Phyzgig hit its stride when it chose to go exclusively with a vaudeville format.
The festival has provided end-of-year entertainment for Portland audiences for 15 years. Six years ago, artistic director and Peaks Island resident Avner Eisenberg narrowed the scope of the festival to feature vaudeville acts. Prior to that, the festival had more of general comedy feel and featured two or three acts at each performance, said Mike Levine, producing director of Acorn Productions, which presents the festival.
Now it’s more free-flowing, with one act following the other up on stage.
“Now we have the true energy of a traditional vaudeville show, with a juggler, then a magician, then a storyteller. It’s a lot more challenging for us to organize, but we really like the energy that’s created, and so do audiences,” said Levine.
The festival opens today and runs through Monday at venues in Portland and Westbrook. It includes children’s shows at Space Gallery in Portland, evening shows at Portland Stage Company and a more intimate show at Acorn’s performance space in Westbrook.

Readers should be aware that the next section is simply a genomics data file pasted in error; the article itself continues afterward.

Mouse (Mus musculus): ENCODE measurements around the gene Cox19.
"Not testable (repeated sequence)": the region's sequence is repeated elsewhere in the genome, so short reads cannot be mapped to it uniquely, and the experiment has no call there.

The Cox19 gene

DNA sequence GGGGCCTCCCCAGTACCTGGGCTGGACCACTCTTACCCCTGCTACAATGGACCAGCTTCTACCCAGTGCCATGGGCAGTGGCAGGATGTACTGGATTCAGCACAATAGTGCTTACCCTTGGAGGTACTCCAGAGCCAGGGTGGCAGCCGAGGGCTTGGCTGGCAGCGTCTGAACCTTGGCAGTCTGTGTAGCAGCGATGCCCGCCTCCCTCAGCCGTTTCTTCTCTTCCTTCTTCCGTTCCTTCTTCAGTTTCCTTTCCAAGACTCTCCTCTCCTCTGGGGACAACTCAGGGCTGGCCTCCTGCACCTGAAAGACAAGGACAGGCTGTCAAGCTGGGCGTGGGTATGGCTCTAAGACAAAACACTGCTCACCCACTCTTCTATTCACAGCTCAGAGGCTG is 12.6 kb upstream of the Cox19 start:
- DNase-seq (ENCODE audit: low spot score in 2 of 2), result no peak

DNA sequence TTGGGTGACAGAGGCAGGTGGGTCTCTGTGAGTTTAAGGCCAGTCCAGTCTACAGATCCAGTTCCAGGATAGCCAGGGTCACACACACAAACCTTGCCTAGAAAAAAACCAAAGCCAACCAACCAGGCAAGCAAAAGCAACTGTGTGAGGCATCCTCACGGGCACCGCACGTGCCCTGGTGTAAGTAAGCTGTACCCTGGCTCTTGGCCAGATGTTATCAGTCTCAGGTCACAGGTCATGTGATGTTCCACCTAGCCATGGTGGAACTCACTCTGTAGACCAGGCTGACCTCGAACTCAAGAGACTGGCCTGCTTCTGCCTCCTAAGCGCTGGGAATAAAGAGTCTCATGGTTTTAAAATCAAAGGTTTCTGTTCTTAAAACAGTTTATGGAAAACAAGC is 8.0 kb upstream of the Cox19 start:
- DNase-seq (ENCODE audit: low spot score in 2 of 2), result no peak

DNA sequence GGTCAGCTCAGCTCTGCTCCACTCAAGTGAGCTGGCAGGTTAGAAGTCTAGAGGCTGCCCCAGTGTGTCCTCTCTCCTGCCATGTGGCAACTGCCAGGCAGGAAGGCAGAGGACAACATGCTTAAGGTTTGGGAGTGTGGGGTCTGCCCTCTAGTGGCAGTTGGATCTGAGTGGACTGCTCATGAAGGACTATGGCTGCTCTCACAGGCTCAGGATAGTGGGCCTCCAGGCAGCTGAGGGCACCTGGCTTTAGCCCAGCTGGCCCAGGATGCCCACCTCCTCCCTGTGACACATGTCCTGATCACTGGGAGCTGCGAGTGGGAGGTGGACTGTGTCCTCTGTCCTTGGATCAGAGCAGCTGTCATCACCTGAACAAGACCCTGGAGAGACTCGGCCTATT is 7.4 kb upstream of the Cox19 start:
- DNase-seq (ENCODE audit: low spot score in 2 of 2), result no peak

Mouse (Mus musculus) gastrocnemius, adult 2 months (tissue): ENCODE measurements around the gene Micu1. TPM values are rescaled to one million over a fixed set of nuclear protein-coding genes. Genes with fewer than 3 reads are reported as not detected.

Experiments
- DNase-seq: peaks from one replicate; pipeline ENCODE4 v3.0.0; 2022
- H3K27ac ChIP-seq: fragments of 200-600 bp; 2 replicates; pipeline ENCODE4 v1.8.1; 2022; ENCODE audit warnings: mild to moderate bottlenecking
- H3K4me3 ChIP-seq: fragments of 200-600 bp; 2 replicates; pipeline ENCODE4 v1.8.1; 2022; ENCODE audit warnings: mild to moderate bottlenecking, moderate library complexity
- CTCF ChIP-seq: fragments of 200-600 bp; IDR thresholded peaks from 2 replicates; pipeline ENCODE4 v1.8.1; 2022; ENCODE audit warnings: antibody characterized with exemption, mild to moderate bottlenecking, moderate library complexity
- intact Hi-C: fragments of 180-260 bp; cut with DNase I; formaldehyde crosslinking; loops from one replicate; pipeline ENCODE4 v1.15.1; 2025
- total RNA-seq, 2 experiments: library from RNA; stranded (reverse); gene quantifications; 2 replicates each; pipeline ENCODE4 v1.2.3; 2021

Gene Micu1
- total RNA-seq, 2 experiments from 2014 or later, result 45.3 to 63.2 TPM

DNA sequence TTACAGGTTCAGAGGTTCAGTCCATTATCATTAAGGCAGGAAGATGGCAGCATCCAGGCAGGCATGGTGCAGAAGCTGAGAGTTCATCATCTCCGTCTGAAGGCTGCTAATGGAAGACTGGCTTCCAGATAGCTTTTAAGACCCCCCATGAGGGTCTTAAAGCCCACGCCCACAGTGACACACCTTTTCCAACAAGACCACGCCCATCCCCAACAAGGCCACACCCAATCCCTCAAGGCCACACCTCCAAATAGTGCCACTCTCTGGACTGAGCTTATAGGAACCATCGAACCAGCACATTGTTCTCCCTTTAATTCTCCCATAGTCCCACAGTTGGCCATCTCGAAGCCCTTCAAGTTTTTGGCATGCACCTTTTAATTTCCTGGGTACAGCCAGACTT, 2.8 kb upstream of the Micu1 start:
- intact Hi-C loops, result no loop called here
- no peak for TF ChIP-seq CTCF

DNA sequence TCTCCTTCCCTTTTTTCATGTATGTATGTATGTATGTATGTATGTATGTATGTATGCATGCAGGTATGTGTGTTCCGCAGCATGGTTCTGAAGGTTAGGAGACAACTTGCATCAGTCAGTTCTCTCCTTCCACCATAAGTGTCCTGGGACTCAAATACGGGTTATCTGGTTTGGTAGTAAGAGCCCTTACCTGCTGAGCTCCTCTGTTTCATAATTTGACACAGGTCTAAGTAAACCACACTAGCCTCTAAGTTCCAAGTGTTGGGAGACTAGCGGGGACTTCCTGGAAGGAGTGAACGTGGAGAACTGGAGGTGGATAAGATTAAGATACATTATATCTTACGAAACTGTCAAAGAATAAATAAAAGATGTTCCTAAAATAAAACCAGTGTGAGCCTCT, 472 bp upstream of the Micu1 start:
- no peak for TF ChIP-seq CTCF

Each Phyzgig show is a mini-festival, showcasing the work of up to six performers.
Phyzgig’s primary venue is Portland Stage. Shows there will include the Matt Rock Pit Band.
The festival’s Phyzkidz series takes place at Space.
Among those who will perform this year is Maine resident Peter Boie, a magician. He lives in Arundel and tours around the country. It’s not often he gets to perform in his home state. This the first time he’s performed at Phyzgig.
“I tour the country doing a lot colleges. It’s always exciting to perform locally and be part of a bigger show with multiple acts,” he said. “It’s really different and fun.”
Boie performs four times, all at Portland Stage Company: 7 p.m. Friday, 5 p.m. Sunday and 2 and 7 p.m. Monday.
Levine tags this festival as the largest vaudeville festival in the Northeast. Maine has always been a good place for physical comedy, thanks to the presence of the Celebration Barn Theater in South Paris.
Celebration Barn attracts performers from all over the country to its workshops. Many fall in love with Maine and stay.
Phyzgig taps into that culture. In any given year, about half the acts performing at the festival are local, Levine said.
The festival has spawned offshoot festivals in Lewiston and Portsmouth, N.H.
Staff Writer Bob Keyes can be contacted at 791-6457 or: